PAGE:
Example: Here is the signature of a thresholding process. input is the input image, output is the output image. threshold is the threshold value and method enables to choose the thresholding method.

signature = Signature(
    'input', ReadDiskItem("Volume 4D", ['GIS Image', 'VIDA image']),
    'output', WriteDiskItem('Volume 4D', 'GIS Image'),
    'threshold', Number(),
    'method', Choice('gt', 'ge', 'lt', 'le')

Some of these parameter types will be detailled below.


Some attributes are common to all parameters:

  • mandatory: indicates if the parameter must have a value or not, default is True.
  • userLevel: indicates the minimum userLevel needed to see this parameter. Default is 0.
  • databaseUserLevel: Indicates the minimum userLevel needed to allow database selection for this parameter (useful only for diskitems).
  • browseUserLevel: Indicates the minimum userLevel needed to allow filesystem selection for this parameter (useful only for diskitems).


choice_list <- choice_item, ...
choice_item <- value
choice_item <- (label, value)

A Choice parameter allows the user to choose a value among a set of possible values. This set is given as parameter to the constructor. Each value is associated to a label, which is the string shown in the graphical interface, possibly after a translation. That’s why a choice item can be a couple (label, value). When a choice item is a simple value, the label will be the string representation of the value (label = str(value)).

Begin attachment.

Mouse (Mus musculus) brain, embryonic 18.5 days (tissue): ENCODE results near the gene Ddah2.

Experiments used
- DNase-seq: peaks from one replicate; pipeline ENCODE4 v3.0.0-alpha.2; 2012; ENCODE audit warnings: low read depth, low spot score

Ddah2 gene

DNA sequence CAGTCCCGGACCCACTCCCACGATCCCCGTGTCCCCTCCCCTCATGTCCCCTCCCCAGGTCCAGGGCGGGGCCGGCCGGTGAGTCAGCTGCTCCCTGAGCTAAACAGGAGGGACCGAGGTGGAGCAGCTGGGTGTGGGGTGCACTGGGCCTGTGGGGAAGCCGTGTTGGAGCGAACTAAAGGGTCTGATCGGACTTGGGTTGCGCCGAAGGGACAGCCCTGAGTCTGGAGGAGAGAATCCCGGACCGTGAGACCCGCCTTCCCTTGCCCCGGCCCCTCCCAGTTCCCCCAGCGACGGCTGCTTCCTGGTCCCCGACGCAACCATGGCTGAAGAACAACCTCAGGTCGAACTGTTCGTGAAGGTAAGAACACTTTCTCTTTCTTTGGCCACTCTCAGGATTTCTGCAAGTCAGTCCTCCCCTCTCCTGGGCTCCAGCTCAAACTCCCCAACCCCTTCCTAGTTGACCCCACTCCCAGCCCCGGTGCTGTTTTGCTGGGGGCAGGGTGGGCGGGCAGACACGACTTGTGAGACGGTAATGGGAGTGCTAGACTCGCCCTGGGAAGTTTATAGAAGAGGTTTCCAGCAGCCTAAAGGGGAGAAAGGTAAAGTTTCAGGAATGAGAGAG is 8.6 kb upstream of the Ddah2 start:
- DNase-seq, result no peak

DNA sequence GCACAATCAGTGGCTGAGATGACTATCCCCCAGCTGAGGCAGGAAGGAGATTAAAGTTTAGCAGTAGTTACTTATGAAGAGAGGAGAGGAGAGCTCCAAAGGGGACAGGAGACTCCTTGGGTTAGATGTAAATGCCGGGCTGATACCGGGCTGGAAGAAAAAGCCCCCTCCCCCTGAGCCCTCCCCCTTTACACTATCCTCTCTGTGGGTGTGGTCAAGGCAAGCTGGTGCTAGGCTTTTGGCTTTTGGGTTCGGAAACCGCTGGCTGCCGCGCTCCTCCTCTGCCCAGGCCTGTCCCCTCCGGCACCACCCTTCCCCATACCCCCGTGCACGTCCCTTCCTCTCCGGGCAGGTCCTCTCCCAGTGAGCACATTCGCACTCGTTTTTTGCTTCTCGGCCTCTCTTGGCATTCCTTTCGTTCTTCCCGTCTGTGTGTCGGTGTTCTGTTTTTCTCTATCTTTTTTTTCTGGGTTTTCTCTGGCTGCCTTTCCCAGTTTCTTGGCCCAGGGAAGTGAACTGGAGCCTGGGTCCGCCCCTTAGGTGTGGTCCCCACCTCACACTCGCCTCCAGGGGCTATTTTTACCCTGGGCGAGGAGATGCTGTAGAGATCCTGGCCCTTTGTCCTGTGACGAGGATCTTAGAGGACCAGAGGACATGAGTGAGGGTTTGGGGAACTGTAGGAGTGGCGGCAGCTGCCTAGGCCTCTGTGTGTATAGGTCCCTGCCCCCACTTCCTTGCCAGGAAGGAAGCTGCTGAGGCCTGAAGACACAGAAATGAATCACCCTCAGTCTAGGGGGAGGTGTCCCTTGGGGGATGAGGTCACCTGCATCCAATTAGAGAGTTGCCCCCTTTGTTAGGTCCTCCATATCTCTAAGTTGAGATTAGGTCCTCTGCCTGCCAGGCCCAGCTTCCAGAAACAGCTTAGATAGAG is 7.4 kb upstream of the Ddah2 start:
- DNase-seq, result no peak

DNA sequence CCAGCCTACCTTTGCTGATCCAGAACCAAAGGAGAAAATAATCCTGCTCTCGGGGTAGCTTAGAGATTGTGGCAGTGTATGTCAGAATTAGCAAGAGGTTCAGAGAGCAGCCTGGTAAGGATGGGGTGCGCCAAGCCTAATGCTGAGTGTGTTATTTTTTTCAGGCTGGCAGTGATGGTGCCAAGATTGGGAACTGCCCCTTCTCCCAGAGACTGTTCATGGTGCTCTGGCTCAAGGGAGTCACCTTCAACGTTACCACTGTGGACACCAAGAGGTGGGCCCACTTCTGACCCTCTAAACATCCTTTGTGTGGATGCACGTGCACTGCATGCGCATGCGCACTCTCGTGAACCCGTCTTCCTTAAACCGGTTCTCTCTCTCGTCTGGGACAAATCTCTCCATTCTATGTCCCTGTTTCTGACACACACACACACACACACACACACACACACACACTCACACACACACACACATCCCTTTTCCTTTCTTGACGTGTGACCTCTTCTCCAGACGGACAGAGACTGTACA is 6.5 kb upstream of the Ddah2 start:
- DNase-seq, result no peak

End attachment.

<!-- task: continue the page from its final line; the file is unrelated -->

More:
In the following example, the user can choose a number among three.

Choice(1, 2, 3)

The following example associates a label to each number.

Choice(('first', 1), ('second', 2), ('third', 3))

The ReadDiskItem class is defined in


ReadDiskItem(file_type_name, formats [, required_attributes, enableConversion=1, ignoreAttributes=0])
formats <- format_name
formats <- [format_name, ...]
required_attributes <- {name: value, ...}

The value of this parameter is a readable DiskItem. This parameter type uses BrainVisa data organization (see Data ontology) to select possible files.

file_type_name enables to select files of a specific type, that is to say DiskItem objects whose type is either file_name_type or a derived type.

The formats list gives the exhaustive list of accepted formats for this parameter. But if there are some converters (see Role) from other formats to one of the accepted formats, they will be accepted too because BrainVisa can automatically convert the parameter (if enableConversion value is 1, which is the default).